JonnyPlank said...

Freaking wicked.

Gabriele_Gabba said...

That's a really touching story John, i think i'd make a great cartoon! Your dad sounds like he has his on the right way!

Coppermouse Dolls said...

Thank you for sharing an absolutely charming story about your father. Sounds to me like he is quite inspirational.

Frank Macchia said...

haha..i love the stories inspired by your dad..."a visit to Anthony's house" was always one of my favs...could see a lot of my dad in how you depiced yours...whenever my sisters and i would see that episode...wed piss ourselves laughing and quietly whisper "thats just like dad" and then look around in fear that he heard haha...ill def be lookin forward to seein whats in that can...even better will be seein Ernie eat whatevers in there haha

AAAAAAAAAAron J said...

about cans, this is no joke--just sick reality (and these cans were labeled!!!). in two different days, we opened up two cans: one spinach, one peaches. the contents of the spinach can were well-cooked and finally splashed onto my mom's plate. after she ate a little spinach, i realized a full yellow-bellied grasshopper was on-board, ready to be eaten. not the worst, however, the can of peaches was much worse. upon the nice plump peaches was a beautifully curled pubic hair--direct from the courteous factory!!!!

PCUnfunny said...

Trvour: I did not recieve a cheque since my mother claimed me as a dependent.

Anthony Rizzo said...

What yr dad wrote really got me thinking about my life and everything. Need to focus more. The can story is totally something my father did too. My dad also had a habit of telling us how much he paid for things for no reason at all. Knew the exact date and amount every time. There was an old stove in the garage that I bumped into with my bike once and he came over and gave me a 30 min sermon on the specs of the stove, history, and holiday meals my mom used it for, it went on and on and on. But I must say, I treated appliances with more respect from that day on. Thanks Dad!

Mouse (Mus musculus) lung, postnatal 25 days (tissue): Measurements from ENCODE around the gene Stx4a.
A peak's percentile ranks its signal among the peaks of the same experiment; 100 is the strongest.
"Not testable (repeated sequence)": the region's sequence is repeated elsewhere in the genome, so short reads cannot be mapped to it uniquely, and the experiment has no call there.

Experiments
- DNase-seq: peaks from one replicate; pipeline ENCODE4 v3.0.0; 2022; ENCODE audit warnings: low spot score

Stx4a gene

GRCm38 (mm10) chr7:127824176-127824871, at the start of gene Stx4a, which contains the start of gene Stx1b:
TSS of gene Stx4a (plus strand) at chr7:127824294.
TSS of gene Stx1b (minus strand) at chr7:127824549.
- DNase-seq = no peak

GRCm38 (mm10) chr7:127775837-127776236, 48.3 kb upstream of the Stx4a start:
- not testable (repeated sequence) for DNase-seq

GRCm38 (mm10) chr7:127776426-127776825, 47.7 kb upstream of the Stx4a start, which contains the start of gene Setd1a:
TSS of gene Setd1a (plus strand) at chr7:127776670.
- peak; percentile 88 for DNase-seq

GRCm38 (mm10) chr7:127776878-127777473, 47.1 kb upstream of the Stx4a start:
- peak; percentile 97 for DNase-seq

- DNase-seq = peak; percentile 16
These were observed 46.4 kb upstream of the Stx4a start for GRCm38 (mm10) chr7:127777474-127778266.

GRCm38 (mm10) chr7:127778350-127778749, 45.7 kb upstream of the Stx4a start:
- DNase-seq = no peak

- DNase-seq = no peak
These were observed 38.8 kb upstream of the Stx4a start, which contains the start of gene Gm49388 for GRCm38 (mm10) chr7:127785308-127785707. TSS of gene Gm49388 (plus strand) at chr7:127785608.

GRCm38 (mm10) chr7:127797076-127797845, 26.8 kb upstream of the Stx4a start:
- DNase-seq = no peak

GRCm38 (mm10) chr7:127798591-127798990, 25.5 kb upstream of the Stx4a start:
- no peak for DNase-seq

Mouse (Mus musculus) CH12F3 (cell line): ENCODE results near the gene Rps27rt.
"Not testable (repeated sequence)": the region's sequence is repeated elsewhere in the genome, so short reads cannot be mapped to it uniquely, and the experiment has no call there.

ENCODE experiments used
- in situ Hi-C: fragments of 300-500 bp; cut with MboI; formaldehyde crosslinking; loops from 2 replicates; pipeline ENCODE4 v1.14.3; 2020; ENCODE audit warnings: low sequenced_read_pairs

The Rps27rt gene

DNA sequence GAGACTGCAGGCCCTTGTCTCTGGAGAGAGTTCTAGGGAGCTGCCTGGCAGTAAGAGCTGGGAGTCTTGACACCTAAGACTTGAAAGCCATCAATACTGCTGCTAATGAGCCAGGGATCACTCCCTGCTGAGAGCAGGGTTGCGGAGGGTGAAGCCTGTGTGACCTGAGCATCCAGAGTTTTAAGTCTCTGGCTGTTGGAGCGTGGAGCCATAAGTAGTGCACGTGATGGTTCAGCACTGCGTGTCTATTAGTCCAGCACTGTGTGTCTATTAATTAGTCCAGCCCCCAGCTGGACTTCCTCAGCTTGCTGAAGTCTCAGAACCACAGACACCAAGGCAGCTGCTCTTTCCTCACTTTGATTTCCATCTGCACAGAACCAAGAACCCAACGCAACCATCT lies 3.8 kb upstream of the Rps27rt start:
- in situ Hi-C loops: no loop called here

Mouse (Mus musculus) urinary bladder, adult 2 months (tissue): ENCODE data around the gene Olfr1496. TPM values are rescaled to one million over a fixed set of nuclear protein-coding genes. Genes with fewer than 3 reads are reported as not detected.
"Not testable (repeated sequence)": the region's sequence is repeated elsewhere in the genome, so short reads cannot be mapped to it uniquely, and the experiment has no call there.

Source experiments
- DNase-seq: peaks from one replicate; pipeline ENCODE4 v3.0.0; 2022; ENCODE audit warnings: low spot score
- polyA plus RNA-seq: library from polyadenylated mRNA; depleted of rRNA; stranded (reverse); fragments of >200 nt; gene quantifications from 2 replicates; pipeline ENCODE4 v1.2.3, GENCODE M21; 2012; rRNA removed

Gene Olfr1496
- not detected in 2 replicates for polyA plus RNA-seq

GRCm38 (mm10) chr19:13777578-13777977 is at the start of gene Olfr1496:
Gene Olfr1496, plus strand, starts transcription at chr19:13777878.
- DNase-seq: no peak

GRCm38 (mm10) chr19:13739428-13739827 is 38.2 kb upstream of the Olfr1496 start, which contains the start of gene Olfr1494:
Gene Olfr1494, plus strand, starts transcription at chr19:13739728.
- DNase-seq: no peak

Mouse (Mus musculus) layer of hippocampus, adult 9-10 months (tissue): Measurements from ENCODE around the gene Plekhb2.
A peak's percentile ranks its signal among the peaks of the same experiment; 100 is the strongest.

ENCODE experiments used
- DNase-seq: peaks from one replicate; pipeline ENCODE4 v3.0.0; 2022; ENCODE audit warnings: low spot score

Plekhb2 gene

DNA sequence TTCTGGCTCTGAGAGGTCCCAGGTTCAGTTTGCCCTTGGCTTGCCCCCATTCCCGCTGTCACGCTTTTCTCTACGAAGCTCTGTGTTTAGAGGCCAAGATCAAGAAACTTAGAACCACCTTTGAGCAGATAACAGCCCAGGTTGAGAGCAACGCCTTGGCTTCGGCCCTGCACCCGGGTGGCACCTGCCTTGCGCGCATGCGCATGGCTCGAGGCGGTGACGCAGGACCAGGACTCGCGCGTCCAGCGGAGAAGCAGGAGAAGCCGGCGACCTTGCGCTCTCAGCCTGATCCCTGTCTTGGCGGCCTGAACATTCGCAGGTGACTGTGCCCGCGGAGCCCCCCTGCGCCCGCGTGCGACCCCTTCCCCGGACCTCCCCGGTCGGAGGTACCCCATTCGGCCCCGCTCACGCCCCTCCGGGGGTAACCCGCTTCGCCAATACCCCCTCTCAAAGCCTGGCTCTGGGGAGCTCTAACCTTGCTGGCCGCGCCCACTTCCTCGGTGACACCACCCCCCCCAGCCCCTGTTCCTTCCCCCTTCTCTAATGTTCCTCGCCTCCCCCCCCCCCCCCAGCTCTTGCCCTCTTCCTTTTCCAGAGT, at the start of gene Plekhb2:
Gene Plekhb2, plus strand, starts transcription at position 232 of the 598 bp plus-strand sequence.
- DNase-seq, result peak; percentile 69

-Rizzo

perspex said...

my dad did the same thing - but we only did it ONCE! because you know what was in the can?
Lime Peach Halves... dyed emerald green...UGHHH... and we ate them all- it took a month...

Jennifer said...

Excellent story!

Some people would call your dad's opinions "old fashioned", but I call his opinions "common sense".

I'm in the States, and I'd vote for Mike K for president, even though he can never run. :(

Joseph said...

Make that cartoon John. It's funny because it's real.

perspex said...

it's nice that the sons are so well-groomed...kind of a refreshing change from luscious flowing-haired anime characters!

Jeff Read said...

That response is such a typical dad response.

That's what dads are for: to remind us how stupid we really are, even when we have careers and cars and hip urban lifestyles. I know mine exercises this sacred responsibility frequently.

HemlockMan said...

What a great dad you have!!!

Hernán G. Fuentealba said...

this post was wonderful to read, I loved your dad`s answer,I really agree with him in his concepts ,(and happily, I dont need to have a cell phone,inded, I dont even know how to use it), by the way your drawings ilustrated the story perfectly , I must admit that normaly I dont like , the cartoons with human characters , but I think that I would like to watch this one,... you know ...,one of the facts that I found interesting, it is that the protagonic is a mature/old character and neither a teen nor kid as common...

Fuzzy Duck said...

Man, I would've loved to have been there!